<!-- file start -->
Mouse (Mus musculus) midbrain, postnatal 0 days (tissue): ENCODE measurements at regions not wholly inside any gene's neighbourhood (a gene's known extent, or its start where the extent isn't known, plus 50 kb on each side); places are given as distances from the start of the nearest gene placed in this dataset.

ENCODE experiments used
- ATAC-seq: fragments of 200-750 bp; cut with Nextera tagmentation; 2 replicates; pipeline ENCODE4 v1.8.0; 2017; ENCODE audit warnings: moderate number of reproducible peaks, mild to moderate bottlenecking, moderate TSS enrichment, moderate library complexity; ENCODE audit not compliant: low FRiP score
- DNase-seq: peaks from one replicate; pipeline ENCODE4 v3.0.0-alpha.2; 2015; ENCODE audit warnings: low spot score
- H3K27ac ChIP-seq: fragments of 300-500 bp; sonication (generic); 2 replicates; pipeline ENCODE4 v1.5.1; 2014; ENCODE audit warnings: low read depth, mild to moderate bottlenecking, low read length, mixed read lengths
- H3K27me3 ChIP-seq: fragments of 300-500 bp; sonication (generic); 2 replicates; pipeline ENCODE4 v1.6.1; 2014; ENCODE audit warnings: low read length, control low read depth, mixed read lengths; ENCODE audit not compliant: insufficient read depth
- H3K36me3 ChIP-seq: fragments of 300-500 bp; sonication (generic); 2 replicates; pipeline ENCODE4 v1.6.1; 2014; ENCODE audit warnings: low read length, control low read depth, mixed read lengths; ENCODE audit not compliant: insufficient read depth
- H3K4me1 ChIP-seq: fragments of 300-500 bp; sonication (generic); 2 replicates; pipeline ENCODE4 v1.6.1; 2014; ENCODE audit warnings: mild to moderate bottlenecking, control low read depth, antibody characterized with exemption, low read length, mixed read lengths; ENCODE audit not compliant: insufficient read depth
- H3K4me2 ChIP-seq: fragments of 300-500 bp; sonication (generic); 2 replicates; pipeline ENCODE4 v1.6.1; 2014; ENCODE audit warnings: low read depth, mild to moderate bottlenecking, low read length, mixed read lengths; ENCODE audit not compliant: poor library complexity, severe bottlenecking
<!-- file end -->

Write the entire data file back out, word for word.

Mouse (Mus musculus) midbrain, postnatal 0 days (tissue): ENCODE measurements at regions not wholly inside any gene's neighbourhood (a gene's known extent, or its start where the extent isn't known, plus 50 kb on each side); places are given as distances from the start of the nearest gene placed in this dataset.

ENCODE experiments used
- ATAC-seq: fragments of 200-750 bp; cut with Nextera tagmentation; 2 replicates; pipeline ENCODE4 v1.8.0; 2017; ENCODE audit warnings: moderate number of reproducible peaks, mild to moderate bottlenecking, moderate TSS enrichment, moderate library complexity; ENCODE audit not compliant: low FRiP score
- DNase-seq: peaks from one replicate; pipeline ENCODE4 v3.0.0-alpha.2; 2015; ENCODE audit warnings: low spot score
- H3K27ac ChIP-seq: fragments of 300-500 bp; sonication (generic); 2 replicates; pipeline ENCODE4 v1.5.1; 2014; ENCODE audit warnings: low read depth, mild to moderate bottlenecking, low read length, mixed read lengths
- H3K27me3 ChIP-seq: fragments of 300-500 bp; sonication (generic); 2 replicates; pipeline ENCODE4 v1.6.1; 2014; ENCODE audit warnings: low read length, control low read depth, mixed read lengths; ENCODE audit not compliant: insufficient read depth
- H3K36me3 ChIP-seq: fragments of 300-500 bp; sonication (generic); 2 replicates; pipeline ENCODE4 v1.6.1; 2014; ENCODE audit warnings: low read length, control low read depth, mixed read lengths; ENCODE audit not compliant: insufficient read depth
- H3K4me1 ChIP-seq: fragments of 300-500 bp; sonication (generic); 2 replicates; pipeline ENCODE4 v1.6.1; 2014; ENCODE audit warnings: mild to moderate bottlenecking, control low read depth, antibody characterized with exemption, low read length, mixed read lengths; ENCODE audit not compliant: insufficient read depth
- H3K4me2 ChIP-seq: fragments of 300-500 bp; sonication (generic); 2 replicates; pipeline ENCODE4 v1.6.1; 2014; ENCODE audit warnings: low read depth, mild to moderate bottlenecking, low read length, mixed read lengths; ENCODE audit not compliant: poor library complexity, severe bottlenecking